Germany ETF Surges On Election News

by on September 29, 2009 | ETFs Mentioned:

Over the weekend in Germany, an alliance between the conservative Christian Democratic Union and the pro-business Free Democratic Party claimed a majority in Germany’s lower house of Parliament that could set the stage for slashes to government spending and income taxes. German Chancellor Angela Merkel now has a partner who supports implementing tax cuts, not massive government spending, to spur economic growth. The FDP also shares Merkel’s desire to ease back on laws protecting workers from dismissal and establish a national minimum wage.

The Reichstag In BerlinThe new government is expected to replace an uneasy alliance between the right-leaning CDU and the left-leaning Social Democratic Party. The FDP is expected to contribute to improved relations with major allies, including the U.S. through its support of a continued German presence in Afghanistan.

But the biggest impact of the elections is expected to be felt in the business world. “Germany’s general election has delivered a clear mandate for economic reforms: neo-liberal but socially conservative, in favour of free markets and less regulation, hoping to boost the economy by lowering taxes,” writes Tim Weber.

Businesses Applaud, Germany ETF Surges

As investors and businesses applauded the new government, the iShares MSCI Germany Index Fund (EWG) surged on Monday, jumping more than 2%. It wasn’t quite the 25% gain that Indian ETFs posted after the Indian national Congress was elected in May, but a nice boost for an economy that has lagged behind its European peers for much of the year.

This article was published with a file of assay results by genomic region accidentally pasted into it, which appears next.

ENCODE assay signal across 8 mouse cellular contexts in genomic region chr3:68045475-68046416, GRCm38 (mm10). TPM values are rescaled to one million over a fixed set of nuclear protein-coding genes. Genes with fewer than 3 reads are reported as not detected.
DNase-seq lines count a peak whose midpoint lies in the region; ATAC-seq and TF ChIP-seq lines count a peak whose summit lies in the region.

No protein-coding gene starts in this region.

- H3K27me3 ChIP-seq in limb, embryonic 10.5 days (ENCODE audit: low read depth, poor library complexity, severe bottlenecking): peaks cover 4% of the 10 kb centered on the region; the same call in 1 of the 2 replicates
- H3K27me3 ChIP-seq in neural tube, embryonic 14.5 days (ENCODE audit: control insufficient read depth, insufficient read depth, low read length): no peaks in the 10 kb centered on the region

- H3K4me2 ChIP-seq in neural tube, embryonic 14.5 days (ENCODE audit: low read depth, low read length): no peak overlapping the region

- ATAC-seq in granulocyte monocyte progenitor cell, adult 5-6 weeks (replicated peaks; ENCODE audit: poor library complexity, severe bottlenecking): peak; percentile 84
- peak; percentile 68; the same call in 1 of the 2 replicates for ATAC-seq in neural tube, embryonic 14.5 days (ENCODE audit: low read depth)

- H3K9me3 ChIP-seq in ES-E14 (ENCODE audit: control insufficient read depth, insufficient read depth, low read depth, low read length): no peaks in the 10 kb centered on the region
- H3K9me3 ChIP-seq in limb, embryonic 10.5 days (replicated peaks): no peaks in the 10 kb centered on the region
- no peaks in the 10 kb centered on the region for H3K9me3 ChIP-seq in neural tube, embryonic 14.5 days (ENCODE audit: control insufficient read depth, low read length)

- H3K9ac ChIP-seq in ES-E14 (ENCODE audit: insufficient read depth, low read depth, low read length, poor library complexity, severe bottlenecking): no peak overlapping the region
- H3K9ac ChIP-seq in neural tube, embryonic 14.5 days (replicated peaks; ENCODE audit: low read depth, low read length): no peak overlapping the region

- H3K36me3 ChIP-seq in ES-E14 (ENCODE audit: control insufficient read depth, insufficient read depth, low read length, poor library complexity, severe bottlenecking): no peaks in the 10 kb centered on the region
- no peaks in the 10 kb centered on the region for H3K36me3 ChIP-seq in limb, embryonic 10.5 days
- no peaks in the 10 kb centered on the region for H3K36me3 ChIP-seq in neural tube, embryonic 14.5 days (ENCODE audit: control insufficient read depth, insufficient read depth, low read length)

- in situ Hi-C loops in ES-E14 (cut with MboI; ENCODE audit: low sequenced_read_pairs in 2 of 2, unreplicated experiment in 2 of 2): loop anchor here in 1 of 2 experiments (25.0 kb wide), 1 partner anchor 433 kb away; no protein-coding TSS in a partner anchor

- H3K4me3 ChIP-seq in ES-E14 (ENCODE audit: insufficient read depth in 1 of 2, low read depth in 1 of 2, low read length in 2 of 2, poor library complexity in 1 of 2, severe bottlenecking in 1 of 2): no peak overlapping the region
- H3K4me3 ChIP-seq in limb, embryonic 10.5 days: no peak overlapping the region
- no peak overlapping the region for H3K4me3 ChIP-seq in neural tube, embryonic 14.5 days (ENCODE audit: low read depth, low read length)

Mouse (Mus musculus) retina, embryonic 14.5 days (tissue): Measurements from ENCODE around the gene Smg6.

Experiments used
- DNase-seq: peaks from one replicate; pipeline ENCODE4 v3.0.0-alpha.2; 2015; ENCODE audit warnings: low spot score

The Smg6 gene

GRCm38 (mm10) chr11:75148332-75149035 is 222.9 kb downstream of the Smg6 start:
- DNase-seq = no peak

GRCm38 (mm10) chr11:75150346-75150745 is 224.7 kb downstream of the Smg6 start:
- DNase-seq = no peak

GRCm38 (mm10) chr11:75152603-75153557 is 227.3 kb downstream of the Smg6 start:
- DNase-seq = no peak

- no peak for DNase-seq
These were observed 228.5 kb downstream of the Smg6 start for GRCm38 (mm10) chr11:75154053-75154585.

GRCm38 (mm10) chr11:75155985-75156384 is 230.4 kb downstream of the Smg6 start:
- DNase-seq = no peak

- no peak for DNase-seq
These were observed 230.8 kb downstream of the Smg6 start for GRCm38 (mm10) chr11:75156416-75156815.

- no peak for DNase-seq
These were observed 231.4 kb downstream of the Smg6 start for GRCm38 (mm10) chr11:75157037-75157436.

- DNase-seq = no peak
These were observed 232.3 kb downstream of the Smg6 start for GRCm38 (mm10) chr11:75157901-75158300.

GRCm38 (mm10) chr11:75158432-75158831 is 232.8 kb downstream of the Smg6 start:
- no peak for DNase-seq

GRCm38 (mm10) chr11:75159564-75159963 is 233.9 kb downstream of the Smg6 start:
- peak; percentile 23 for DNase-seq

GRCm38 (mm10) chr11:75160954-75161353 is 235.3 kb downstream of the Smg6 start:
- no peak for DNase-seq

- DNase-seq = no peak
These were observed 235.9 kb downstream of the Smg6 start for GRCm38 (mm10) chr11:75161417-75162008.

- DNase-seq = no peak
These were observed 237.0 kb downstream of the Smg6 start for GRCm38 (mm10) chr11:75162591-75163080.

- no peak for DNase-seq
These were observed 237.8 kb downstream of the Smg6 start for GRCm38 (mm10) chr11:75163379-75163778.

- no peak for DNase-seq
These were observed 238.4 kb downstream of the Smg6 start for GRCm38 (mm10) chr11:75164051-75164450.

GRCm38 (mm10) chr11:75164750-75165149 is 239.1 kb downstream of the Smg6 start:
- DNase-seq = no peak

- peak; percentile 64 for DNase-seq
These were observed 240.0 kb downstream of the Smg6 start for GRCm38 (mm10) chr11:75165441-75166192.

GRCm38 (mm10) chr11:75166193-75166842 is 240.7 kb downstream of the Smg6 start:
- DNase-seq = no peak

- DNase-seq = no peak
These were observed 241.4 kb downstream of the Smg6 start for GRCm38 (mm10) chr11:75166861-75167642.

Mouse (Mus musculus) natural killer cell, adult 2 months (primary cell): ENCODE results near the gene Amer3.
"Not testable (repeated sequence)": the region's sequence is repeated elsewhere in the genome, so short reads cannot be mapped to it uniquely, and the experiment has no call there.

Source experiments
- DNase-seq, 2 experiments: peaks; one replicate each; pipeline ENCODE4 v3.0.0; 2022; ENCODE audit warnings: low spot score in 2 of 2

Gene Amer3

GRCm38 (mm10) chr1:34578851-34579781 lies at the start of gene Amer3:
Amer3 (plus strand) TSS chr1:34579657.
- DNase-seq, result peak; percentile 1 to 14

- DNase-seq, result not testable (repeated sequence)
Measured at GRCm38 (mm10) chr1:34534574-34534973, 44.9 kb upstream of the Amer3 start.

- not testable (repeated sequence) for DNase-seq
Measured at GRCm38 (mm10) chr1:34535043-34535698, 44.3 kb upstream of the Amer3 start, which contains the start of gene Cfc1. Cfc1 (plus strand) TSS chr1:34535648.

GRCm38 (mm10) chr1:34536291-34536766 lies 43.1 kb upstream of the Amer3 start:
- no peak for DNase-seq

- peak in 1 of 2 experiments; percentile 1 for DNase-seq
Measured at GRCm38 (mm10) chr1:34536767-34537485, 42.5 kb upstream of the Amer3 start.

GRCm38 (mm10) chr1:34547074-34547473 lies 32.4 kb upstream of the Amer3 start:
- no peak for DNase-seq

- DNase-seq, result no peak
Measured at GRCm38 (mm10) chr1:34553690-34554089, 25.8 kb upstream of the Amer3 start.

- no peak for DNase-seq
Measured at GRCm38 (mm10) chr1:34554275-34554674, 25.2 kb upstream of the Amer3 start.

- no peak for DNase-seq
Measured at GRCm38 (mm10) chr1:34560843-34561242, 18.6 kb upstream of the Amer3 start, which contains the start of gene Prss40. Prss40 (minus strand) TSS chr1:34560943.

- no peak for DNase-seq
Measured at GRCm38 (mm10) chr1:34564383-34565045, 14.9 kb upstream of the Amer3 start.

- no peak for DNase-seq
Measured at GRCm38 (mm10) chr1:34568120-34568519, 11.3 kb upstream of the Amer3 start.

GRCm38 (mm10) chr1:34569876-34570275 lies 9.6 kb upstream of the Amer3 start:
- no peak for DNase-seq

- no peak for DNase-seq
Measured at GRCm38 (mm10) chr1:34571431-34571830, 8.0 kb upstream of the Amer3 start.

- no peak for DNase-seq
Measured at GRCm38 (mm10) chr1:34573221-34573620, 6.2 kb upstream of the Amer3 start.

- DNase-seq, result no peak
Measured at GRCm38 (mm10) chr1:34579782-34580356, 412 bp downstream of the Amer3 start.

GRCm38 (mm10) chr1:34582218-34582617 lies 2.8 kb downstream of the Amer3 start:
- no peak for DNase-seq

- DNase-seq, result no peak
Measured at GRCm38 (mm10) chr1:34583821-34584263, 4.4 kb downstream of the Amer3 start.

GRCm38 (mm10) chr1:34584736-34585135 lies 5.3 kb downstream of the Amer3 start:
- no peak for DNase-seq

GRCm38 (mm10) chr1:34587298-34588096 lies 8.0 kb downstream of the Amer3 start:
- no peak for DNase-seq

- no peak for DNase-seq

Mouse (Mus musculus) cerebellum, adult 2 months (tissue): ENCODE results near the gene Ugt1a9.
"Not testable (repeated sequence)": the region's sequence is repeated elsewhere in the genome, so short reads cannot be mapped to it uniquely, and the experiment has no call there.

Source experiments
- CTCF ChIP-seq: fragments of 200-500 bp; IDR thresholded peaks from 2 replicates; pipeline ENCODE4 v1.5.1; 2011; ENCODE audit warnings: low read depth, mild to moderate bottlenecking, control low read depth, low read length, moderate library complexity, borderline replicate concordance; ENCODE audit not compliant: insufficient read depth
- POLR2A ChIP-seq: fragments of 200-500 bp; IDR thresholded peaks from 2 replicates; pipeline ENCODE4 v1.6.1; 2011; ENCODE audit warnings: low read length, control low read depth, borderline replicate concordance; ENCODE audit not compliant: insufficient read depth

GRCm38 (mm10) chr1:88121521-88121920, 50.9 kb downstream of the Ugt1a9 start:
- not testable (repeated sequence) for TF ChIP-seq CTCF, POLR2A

EWG tracks an index comprised of 50 German equities, with the financials (20%), utilities (16%), and industrials (15%) sectors accounting for about half the fund’s holdings. EWG has gained about 16% in 2009, putting it dead last among European equity ETFs. Many country-specific ETFs, including those focusing on Belgium (EWK), Sweden (EWD), and Austria (EWO) have gained more than 40% so far in 2009.

Germany, the world’s biggest exporter, was hit hard as demand for its products slumped around the world. As many European markets rebounded, Germany’s has been held in check as uncertainties surrounding the country’s labor situation swirl. The German government has kept unemployment artificially low, spending tens of billions of euro to put some 1.4 million workers on the “Kurzarbeit” program, under which workers work fewer hours and the government subsidizes lost salaries. If taxes are slashed as expected, unemployment could skyrocket in coming quarters as these programs become unsustainable.


Despite their political principles, some believe that the new alliance will have limited room to maneuver given the country’s massive debt burdens, meaning that pro-business tweaks to existing policies may be the extent of changes introduced. In her address on Sunday night, Merkel proclaimed her goal to be “a chancellor for all Germans,” an indication to some that any pro-business reforms will be moderate in nature. Merkel pledged to govern for “the workers as well as the entrepreneurs.”

Others argue that the VAT tax is long overdue. “The VAT increase not only damaged the German economy by postponing the arrival of a centre-right government by 4 years, but also by increasing Germany’s export dependence,” writes Stefan Karlsson. Germany’s long history of maintaining a highly regulated “social market economy” may be in jeopardy, as the new government looks to push market-oriented policies beginning with tax cuts and deregulation.

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Disclosure: No positions at time of writing.